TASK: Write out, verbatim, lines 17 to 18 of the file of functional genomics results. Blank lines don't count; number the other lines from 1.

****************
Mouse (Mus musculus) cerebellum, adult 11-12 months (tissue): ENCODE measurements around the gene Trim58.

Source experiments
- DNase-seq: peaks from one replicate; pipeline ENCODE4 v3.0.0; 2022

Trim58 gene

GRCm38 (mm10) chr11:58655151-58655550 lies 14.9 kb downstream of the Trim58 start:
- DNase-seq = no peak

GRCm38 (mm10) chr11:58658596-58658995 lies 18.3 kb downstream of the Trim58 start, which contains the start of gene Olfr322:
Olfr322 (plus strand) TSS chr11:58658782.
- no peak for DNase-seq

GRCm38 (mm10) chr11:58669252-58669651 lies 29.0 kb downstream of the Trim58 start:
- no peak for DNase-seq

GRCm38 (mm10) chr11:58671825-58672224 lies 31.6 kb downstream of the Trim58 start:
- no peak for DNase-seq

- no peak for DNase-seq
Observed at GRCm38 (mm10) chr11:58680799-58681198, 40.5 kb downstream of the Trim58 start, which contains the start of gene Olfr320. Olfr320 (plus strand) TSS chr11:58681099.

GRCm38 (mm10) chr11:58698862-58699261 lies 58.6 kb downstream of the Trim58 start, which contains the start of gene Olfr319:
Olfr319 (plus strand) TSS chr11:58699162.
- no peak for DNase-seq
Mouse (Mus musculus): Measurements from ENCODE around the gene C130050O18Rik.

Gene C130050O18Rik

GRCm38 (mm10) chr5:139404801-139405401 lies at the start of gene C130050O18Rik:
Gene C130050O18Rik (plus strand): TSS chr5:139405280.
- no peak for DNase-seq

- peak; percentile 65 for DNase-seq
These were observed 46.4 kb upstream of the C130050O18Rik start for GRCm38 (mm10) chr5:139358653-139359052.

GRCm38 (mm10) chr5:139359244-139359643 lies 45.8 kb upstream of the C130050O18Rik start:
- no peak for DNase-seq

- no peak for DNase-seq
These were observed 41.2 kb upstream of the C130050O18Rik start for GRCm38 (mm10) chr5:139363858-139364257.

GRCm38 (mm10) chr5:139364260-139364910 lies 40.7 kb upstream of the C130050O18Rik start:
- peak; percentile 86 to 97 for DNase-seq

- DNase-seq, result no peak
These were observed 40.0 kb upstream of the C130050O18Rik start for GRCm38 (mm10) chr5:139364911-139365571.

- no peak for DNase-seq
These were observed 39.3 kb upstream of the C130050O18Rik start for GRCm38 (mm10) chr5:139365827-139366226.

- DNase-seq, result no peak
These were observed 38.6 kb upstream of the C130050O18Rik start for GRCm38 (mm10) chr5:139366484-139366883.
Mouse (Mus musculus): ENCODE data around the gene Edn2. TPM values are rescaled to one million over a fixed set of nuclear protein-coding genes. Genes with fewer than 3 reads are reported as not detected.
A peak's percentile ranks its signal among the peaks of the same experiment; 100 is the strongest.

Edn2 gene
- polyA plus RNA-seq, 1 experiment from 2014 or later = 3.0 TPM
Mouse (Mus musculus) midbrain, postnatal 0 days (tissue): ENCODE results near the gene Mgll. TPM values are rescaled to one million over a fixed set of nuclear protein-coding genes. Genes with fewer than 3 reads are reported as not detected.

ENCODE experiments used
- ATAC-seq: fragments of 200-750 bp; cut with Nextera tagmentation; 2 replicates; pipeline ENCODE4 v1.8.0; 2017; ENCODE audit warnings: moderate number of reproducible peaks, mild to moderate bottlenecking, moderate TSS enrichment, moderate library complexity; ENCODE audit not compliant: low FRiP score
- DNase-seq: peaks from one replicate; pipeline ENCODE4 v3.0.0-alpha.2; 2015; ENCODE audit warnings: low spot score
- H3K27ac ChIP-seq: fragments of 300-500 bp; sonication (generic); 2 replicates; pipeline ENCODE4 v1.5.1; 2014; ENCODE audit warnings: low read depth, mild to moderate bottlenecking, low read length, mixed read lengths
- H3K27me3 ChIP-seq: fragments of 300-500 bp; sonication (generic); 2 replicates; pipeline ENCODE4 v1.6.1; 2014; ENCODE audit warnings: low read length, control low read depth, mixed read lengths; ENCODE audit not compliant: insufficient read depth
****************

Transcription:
Olfr319 (plus strand) TSS chr11:58699162.
- no peak for DNase-seq